What Is Retirement Planning?

Retirement planning defines retirement income goals as well as the actions and decisions necessary to achieve them. Retirement planning helps identify sources of income, predicting spending, creating a savings plan, and managing assets and risk. Future cash flows are anticipated to determine whether the retirement income goal will be attained. Depending on whether you live in the United States or Canada, which has its own system of employer-sponsored retirement plans, some retirement plans differ.

Planning for retirement should ideally be a life-long process. You can start whenever you like, but it will be most beneficial if you include it in your financial planning from the beginning. The most successful technique for ensuring a safe, secure, and joyful retirement is to do just that. The enjoyable side is why it’s critical to focus on the serious (and even tedious) phase of the process: determining how you’ll get there.

Let’s take a look at Old Age Security (OAS) Retirement Plan: 

Old Age Security is a taxable monthly payment programme for seniors in Canada that is funded by general tax revenue. You must be at least 65 years old, a Canadian citizen or legal resident at the time your OAS application is granted, and have lived in Canada for at least 10 years since the age of 18 to be eligible for payments. When you turn 64, Service Canada will send you a letter confirming your enrolment. You’ll have to apply if you don’t receive the letter.

You must have lived in Canada for 40 years to obtain the maximum payment ($615.37 per month in 2021). You can still get a partial benefit if you haven’t resided in Canada long enough to be eligible for the maximum amount.

If you earn a lot of money in retirement, you’ll have to pay a fifteen-cent recovery tax on every dollar you earn over a certain amount. This OAS “clawback” applies to everyone with a net income of more than $77,580 in 2019, up to a maximum of $126,058, beyond which you will no longer be eligible for OAS.

Canadians normally receive their first OAS payment the month after they turn 65, but you can choose to wait until you’re 70 to receive benefits. Delaying your OAS payment by one month raises your monthly benefit by 0.6 percent. Your monthly payment will increase by 36% if you wait a maximum of 60 months before collecting OAS.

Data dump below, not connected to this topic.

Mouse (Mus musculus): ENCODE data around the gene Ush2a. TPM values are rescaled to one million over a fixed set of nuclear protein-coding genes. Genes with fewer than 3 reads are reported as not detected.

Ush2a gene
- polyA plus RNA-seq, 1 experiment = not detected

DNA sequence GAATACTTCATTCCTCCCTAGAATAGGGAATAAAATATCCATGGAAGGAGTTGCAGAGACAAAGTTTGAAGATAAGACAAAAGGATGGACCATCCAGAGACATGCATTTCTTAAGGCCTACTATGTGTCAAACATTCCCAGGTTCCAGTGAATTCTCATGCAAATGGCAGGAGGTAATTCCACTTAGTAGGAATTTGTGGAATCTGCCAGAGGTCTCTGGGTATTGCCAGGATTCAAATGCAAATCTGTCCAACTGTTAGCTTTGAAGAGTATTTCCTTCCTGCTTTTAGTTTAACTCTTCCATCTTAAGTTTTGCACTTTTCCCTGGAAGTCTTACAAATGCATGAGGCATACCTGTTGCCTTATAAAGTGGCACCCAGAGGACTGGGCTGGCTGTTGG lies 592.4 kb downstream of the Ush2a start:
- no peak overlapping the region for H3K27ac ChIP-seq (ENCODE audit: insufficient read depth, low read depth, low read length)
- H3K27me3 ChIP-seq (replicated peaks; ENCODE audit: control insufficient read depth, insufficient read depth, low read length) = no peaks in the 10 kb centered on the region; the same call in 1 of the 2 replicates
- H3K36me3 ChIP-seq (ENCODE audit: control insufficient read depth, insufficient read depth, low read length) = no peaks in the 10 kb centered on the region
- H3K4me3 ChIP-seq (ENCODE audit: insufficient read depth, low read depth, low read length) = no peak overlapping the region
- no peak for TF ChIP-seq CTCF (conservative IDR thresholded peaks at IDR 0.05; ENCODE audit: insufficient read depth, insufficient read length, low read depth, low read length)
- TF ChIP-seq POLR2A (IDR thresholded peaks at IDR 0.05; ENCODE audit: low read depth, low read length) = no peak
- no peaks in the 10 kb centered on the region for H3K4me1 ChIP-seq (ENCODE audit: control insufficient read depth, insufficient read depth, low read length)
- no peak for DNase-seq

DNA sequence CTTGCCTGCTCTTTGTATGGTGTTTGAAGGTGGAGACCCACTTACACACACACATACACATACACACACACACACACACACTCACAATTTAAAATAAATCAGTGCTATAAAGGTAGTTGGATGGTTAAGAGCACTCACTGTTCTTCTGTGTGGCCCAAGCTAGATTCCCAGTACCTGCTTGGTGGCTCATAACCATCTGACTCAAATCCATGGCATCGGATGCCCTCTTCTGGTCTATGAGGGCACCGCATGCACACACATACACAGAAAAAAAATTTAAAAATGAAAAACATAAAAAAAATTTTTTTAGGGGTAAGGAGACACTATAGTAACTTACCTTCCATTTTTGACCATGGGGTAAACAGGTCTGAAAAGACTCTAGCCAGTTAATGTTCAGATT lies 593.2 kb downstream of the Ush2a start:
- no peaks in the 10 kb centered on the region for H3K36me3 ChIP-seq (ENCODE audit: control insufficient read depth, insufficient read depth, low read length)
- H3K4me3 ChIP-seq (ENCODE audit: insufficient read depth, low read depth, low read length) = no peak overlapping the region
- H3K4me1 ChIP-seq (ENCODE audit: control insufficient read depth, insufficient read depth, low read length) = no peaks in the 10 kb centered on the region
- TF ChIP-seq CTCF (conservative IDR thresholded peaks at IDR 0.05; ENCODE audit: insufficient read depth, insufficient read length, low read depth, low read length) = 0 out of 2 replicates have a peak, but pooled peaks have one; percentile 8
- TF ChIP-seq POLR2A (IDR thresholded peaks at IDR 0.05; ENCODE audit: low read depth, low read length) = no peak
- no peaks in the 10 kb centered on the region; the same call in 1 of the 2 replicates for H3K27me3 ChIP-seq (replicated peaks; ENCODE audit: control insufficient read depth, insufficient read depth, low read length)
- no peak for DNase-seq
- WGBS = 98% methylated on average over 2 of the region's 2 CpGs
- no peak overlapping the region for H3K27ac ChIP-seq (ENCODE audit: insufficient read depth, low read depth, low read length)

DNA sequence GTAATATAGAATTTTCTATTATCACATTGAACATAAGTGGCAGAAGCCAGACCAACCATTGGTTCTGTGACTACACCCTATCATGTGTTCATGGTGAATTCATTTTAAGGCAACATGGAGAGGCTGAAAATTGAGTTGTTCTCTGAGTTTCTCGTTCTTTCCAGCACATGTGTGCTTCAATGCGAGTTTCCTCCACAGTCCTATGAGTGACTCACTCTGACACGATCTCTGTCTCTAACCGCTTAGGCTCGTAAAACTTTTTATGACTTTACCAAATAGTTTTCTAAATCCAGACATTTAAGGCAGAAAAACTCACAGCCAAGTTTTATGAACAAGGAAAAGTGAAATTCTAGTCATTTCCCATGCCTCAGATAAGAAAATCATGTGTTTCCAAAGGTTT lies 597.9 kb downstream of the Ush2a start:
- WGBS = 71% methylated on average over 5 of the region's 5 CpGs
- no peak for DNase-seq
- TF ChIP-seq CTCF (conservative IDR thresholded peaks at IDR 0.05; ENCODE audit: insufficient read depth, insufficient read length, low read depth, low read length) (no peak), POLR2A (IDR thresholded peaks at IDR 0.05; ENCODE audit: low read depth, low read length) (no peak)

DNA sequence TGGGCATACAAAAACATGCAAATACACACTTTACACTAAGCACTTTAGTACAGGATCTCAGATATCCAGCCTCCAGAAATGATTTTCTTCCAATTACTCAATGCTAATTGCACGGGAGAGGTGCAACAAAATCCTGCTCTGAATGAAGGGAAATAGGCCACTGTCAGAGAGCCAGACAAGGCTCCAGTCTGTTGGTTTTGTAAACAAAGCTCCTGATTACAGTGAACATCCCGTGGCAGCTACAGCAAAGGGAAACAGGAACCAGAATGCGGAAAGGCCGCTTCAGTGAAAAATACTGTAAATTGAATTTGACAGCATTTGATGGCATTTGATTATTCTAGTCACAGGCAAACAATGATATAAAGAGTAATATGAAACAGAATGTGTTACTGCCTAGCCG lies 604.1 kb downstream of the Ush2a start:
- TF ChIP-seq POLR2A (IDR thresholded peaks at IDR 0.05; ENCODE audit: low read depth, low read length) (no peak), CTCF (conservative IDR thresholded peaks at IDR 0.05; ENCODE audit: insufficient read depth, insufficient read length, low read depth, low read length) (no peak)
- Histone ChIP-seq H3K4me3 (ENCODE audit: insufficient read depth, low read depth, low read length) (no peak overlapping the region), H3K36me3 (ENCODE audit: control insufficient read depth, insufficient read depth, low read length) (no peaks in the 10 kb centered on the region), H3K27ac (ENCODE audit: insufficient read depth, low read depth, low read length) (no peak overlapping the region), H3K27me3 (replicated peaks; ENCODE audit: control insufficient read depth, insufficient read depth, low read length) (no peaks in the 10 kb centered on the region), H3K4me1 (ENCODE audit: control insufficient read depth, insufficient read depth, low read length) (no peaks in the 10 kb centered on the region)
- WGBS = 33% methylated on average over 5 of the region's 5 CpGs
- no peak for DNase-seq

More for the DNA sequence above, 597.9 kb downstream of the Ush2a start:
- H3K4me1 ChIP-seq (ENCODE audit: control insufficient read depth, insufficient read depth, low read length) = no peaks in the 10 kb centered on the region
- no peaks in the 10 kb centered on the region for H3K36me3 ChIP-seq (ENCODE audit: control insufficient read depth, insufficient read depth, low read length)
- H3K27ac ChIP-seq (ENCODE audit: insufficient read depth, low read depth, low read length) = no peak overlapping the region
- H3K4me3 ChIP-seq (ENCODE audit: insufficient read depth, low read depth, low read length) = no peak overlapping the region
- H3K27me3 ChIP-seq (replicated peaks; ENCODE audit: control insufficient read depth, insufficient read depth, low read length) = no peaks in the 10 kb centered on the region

Stages of Retirement Planning

The following are some tips for successful retirement planning at various phases of life.

Young Adulthood (Ages 21–35)

Those just starting out in adulthood may not have a lot of money to invest, but they do have time to let their investments mature, which is an important part of retirement planning. This is due to the principle of compound interest.

Compound interest means that interest earns interest, and the longer you have, the more interest you’ll earn. Because of compounding, even if you can just put aside $50 each month, it will be worth three times more if you start investing at age 25 than if you wait until age 45. You may be able to invest more money in the future, but you can never make up for lost time.

Early Midlife (Ages 36–50)

Mortgages, student debts, insurance premiums, and credit card debt are all common financial stresses in early middle age. At this stage of retirement planning, though, it’s vital to keep saving. These are some of the finest years for aggressive saving since you can earn more money while still having time to invest and earn interest.

Later Midlife (Ages 50–65)

Your investing accounts should grow more conservative as you get older. While time is running out to save for folks who are nearing retirement, there are a few advantages. Higher salary, as well as the possibility of having some of the aforementioned expenses (mortgages, school loans, credit card debt, and so on) paid off by this time, can provide you more money to invest.

It’s also never too late to open and fund a 401(k) or an IRA. Catch-up contributions are one of the advantages of this stage of retirement preparation. In 2021 and 2022, you can contribute an additional $1,000 per year to your regular or Roth IRA and $6,500 per year to your 401(k) starting at age 50.

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